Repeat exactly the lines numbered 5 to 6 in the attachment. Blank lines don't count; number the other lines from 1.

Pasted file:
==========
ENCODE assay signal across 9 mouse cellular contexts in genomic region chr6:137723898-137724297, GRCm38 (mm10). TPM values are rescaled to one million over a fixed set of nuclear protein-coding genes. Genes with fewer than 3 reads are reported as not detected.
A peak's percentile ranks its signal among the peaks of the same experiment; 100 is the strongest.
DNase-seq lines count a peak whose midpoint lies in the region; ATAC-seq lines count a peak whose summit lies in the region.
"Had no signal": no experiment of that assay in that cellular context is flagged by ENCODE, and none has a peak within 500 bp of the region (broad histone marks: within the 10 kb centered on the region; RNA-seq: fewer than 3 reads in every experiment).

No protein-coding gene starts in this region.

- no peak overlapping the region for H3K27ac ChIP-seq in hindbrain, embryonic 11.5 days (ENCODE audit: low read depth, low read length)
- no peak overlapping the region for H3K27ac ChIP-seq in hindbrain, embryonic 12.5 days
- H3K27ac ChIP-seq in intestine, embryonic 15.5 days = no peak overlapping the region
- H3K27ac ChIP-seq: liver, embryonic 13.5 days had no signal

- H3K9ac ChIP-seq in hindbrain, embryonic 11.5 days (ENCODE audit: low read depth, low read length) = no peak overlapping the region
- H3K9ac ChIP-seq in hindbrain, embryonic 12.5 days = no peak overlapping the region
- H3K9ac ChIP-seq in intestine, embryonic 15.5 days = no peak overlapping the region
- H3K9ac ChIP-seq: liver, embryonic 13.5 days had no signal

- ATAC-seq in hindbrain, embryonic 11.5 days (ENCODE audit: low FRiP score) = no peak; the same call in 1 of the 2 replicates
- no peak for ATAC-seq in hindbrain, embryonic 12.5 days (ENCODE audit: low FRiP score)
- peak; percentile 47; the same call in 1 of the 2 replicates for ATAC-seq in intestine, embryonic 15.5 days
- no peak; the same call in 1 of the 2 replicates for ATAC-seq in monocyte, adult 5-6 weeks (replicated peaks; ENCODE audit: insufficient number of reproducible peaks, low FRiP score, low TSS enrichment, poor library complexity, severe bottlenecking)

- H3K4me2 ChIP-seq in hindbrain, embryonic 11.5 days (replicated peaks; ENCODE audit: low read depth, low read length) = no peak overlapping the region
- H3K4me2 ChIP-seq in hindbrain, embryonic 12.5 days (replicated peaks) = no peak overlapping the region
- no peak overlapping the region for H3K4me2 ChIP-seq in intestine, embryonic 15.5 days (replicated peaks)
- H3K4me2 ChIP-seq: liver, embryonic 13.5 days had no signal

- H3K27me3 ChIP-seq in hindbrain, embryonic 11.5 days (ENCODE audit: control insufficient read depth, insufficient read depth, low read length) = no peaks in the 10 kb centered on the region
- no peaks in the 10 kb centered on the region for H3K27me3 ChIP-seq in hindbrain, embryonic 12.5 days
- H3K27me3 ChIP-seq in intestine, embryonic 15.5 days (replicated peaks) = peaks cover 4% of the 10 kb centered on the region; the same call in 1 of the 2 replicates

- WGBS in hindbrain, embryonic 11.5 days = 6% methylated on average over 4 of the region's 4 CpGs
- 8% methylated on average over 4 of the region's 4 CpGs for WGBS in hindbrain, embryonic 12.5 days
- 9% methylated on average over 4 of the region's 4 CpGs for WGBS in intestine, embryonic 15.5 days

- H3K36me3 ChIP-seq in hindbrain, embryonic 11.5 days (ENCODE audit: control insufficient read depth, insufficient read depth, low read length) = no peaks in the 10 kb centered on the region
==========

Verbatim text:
No protein-coding gene starts in this region.

- no peak overlapping the region for H3K27ac ChIP-seq in hindbrain, embryonic 11.5 days (ENCODE audit: low read depth, low read length)